The new and attach operations specify the Lava name of a component object specification and of an interface through that the object is to be processed. For persistent objects the respective URL is specified additionally. An object may have several interfaces, and a query interface operation allows you to navigate forth and back between these. (In this way, objects having many capabilities can be used by non-oo languages or by programming languages that support only single inheritance.)

Parameter passing between components

If you call a method of a component object and this call is directed across the border between address spaces or programming languages then you will be forced generally to pass complex parameter objects "by value", i.e., they are copied to the target address space. Two questions arise in this context:

  1. Is parameter passing "by value" indeed semantically admissible and meaningful in this concrete case?

  2. Which nested sub-objects of the parameter object are really constituents, and which of them are merely acquaintances of the object, that should be viewed as separate, independent objects and thus should not be passed "by value" together with the actual parameter object?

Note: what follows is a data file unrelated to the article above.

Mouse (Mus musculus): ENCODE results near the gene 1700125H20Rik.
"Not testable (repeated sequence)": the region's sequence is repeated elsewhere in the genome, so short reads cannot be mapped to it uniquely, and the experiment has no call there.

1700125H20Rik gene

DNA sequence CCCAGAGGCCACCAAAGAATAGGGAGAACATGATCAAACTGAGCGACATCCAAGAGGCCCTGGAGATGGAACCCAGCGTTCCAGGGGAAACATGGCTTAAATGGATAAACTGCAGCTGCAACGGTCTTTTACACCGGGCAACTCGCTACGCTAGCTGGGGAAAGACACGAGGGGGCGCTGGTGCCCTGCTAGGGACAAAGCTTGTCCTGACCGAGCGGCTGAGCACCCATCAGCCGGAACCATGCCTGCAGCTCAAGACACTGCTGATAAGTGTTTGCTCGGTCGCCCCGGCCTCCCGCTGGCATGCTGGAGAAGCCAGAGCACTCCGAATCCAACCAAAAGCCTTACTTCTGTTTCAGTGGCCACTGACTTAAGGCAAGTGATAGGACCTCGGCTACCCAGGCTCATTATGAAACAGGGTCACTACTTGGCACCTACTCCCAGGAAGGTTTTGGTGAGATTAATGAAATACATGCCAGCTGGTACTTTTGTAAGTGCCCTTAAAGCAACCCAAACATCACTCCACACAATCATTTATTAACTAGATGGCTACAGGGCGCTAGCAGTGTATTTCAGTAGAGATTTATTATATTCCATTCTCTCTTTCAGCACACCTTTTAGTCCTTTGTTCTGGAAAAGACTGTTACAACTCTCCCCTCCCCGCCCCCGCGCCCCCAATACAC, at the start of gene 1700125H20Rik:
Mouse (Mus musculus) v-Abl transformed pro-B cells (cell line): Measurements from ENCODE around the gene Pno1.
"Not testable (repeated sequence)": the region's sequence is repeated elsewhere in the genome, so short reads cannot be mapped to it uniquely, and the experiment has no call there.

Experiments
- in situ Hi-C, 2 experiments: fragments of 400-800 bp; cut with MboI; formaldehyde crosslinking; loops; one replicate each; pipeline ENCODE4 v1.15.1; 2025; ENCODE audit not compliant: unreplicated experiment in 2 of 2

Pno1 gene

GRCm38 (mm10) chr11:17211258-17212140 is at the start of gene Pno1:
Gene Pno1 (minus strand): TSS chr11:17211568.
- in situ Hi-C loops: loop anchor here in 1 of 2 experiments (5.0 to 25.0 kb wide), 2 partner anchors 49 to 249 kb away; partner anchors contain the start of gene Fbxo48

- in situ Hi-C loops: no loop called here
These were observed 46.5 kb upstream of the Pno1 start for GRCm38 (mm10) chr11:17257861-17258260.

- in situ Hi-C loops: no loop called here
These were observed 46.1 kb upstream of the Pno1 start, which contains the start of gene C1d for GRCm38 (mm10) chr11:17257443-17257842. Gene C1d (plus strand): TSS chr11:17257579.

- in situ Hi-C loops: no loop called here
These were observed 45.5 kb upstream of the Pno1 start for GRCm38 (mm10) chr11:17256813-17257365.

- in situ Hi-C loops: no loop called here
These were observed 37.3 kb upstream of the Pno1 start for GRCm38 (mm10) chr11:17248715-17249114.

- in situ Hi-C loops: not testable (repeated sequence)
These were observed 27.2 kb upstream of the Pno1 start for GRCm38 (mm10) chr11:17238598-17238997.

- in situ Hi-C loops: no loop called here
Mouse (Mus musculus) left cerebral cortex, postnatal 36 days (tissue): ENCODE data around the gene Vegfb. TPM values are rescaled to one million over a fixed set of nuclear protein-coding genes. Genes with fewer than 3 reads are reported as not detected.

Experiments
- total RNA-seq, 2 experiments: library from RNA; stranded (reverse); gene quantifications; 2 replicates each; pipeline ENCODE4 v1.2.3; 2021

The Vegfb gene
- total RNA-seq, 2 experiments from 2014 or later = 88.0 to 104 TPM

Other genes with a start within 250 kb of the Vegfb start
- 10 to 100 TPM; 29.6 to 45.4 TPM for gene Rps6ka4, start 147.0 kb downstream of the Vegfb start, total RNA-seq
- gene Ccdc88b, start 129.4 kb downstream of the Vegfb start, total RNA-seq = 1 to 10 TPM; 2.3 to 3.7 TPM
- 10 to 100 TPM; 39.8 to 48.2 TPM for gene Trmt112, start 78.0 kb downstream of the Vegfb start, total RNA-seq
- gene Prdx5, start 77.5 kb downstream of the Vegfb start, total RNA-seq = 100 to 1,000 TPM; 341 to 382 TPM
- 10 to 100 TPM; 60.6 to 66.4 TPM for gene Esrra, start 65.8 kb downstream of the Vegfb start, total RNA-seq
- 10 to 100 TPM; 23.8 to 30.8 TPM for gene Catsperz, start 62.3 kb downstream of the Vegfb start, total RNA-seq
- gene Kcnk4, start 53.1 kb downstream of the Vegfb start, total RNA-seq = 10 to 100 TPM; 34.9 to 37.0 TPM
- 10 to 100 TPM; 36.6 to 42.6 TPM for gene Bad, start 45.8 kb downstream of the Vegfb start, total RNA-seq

The answer to the first question will generally be "no" if the object is a variable state object with uniqueness semantics.

For instance is the semantics of a bank account not preserved by parameter passing by value, cloning or copying, unless it has just the semantics of copying a snapshot of its current state. But the semantics of such a snapshot differs from that of the actual bank account.

In contrast to this, copying a (signed and thereafter immutable) money transfer order is semantics-preserving, provided it doesn't cause the money transfer order to be executed twice.

In Lava you can distinguish these two object categories explicitly: When declaring a variable you can specify whether the values of that variable are mutable state objects (with uniqueness semantics) or complex value objects that become immutable after they have been constructed completely (i.e., when they leave the Lava new construct); thereafter they may be copied/cloned/passed by value without restrictions. (For function parameters you may also specify that they should be of the same category as the call object of the function call. Local variables and function parameters, but not for member variables of classes, may also be of "any category" (in cases where their treatment doesn't depend on their category).

LLikewise, you have to distinguish explicitly in Lava whether a member variable of some Lava class represents a constituent of the containing object, or else a pointer to a separate object (acquaintance).

As a consequence of these explicit semantic distinctions, parameter passing by value, copying, cloning, and comparison of objects can be performed automatically in Lava, while in other languages the programmer has to resort to the manual programming of individual cases generally.

Note that Lava provides high-level support of form-based user interfaces that are generated in a semi-automatic way from Lava class declarations.

See also

Component samples.